• decide if the support/assistance being given to a general practice registrar needs to be continued
  • document all information (concerns, actions taken, decisions made) regarding identified general practice registrars
  • periodically liaise, as appropriate, with key individuals regarding the general practice registrar’s progress and any decision making
  • facilitate the lines of communication between anyone directly involved in the general practice registrar’s learning and those who need to be informed
  • regularly review guidelines and processes with respect to performance concerns so they are up to date and reflect best practice.


All general practice registrars should have performance assessments conducted on a regular basis during their training – refer to the RACGP’s Standards for general practice training second edition, Standards 1.1, 3.1 and 3.2. Performance assessments should be conducted:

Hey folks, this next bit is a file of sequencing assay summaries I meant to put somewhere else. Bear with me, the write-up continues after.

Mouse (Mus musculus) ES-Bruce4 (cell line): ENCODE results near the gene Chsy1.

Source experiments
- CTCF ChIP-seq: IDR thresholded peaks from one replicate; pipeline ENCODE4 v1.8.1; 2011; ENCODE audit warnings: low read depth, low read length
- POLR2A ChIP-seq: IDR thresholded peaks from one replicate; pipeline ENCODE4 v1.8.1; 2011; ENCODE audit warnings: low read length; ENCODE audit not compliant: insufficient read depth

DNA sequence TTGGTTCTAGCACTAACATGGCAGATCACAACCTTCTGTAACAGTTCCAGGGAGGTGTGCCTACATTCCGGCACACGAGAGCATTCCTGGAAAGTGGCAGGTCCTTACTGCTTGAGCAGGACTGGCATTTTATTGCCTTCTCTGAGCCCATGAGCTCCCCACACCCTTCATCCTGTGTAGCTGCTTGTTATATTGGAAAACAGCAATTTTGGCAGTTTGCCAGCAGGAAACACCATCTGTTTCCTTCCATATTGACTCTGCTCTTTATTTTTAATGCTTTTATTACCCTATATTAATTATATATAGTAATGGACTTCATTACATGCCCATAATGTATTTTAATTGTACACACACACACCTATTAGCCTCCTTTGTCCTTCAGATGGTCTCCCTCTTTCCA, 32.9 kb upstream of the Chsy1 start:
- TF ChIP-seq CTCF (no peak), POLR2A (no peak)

• just prior to, or soon after, commencing training
  • at appropriate stages during training.

Performance assessments are used to:

  • determine each general practice registrar’s particular needs
  • monitor and assess progress
  • identify performance concerns as early as possible
  • enable the early enactment of suitable interventions when required.

A range of assessment methods is listed in Appendix C of this guide.

A formal review of the progress of all general practice registrars should be conducted each semester:

  • by the general practice supervisor in the practice
  • at the RTO level.

Performance reviews will consider information from such sources as: